After a disastrous first date, caterer Holly and network sports director Messer have nothing but disdain for one other. Along with the disdain, they have a fondness for their goddaughter Sophie. But when they become all Sophie has in this world, Holly and Messer must put aside their disagreements. They’ll have to find common ground while juggling occupations and social schedules while living under the same roof.
To begin with, the picture was a romantic comedy in the manner of many others. It showed two people who despise each other are pushed together by circumstances beyond their control. Gradually they fall in love. And, while the idea here is both horrifying in that someone thought it would be a wonderful setup for a humorous romance and also terrible in terms of how awful the incident transforming our characters’ lives was, it worked.
And I’ve already thrown the second strike. Yes, it’s Katherine Heigl. Forget the syrupy, lowest common denominator stuff she’s gravitated toward post-“Grey’s Anatomy,” I just don’t find her all that appealing, even in a Judd Apatow film.
No one was more startled than I was to find her pitch-perfect in this part. She has a bit of an ego and refuses to settle for an ideal white picket fence with plump babies running around the front yard. We see this countless times before the opening credits, watching the tragedy of a blind date with her future child-raising teammate and then the three years until best friend Alison’s (Christina Hendricks) little Sophie turns one, littered with other set-ups barely getting past hello before her sourpuss rears its head, indicating it was back to the drawing board for Mr. Wonderful.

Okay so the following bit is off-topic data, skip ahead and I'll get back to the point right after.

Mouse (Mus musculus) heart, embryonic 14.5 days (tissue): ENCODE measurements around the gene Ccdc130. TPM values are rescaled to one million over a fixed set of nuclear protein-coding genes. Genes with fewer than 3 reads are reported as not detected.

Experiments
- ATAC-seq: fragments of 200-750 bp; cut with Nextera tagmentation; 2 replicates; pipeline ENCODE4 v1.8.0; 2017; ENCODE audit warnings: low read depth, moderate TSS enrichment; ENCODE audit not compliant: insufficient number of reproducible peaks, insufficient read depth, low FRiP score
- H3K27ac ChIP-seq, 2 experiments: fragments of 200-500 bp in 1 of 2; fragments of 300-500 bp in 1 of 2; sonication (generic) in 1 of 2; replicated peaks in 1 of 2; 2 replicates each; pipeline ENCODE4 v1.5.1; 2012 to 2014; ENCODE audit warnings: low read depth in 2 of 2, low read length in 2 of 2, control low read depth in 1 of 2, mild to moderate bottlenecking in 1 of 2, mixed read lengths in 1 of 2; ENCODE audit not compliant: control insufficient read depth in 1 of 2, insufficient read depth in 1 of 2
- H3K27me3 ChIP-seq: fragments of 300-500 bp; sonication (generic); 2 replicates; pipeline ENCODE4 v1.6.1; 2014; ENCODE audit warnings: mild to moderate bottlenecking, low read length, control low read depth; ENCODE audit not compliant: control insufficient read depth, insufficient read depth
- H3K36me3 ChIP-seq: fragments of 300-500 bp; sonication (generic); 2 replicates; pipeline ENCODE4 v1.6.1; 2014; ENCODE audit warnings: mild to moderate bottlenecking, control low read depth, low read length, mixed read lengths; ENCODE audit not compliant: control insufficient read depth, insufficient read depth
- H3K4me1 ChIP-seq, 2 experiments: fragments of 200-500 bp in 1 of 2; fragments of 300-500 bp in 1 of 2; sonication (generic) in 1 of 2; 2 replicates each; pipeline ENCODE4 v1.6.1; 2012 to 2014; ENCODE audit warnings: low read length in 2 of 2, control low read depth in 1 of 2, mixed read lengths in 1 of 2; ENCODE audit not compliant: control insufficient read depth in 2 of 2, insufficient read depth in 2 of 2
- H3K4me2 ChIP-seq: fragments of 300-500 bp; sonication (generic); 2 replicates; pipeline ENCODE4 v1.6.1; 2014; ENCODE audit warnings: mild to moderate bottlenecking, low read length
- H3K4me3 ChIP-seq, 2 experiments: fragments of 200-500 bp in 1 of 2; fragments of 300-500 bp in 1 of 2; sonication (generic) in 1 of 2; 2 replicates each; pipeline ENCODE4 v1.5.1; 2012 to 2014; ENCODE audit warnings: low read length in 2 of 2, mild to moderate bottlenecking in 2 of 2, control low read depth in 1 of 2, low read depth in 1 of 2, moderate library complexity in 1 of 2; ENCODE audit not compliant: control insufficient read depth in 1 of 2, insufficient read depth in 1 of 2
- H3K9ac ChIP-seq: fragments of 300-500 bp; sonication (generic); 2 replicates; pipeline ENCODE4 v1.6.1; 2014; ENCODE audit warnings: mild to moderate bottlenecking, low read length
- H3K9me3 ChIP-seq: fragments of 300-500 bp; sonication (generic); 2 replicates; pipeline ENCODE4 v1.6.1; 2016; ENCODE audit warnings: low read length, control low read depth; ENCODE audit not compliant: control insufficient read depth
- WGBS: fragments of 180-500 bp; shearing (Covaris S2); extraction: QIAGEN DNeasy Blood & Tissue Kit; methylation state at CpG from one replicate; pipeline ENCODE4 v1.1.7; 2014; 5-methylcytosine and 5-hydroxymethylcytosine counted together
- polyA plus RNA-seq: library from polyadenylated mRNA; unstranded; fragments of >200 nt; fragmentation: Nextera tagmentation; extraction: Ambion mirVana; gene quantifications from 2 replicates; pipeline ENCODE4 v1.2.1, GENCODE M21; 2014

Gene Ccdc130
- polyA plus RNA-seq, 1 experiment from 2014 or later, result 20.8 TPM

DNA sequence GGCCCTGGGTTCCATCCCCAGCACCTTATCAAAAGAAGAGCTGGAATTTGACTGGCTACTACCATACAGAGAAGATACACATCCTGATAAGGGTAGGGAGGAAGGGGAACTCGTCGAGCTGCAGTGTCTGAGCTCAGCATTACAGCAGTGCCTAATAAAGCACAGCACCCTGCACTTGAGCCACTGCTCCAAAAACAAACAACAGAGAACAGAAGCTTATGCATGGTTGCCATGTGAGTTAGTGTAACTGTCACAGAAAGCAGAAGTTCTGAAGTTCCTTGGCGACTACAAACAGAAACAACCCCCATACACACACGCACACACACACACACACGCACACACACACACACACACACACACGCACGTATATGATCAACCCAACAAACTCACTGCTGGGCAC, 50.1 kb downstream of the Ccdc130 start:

Who better than Duhamel’s flirtatious sarcasm to defrost fantasy and give her a little spontaneity? He has been Sophie’s father’s best friend since high school and is the polar antithesis of everything Holly Heigl believes in. He has a full-time job as an NBA television producer, but his days of frat life have never ended, and rides a motorbike, has no qualms about accepting a booty call on a date, and never leaves the house without his signature St. Louis Blues cap.
Holly tries to deliver her Maid of Honor speech. It doesn’t get much better as the two regularly quarrel at every Sophie-related occasion, taunting and striking while their friends laugh, both pleased that the two are still there for them and their daughter.
It’s not Heigl’s maternal emotions that seal the deal; her character is rather two-dimensional and never truly alters from beginning to end. No, it is Duhamel who takes over and captivates the audience. He is the one who grows into a parent and a lover, becoming the person Holly and Sophie require. We see him struggle with decisions that he would not have faced in his bachelor’s life.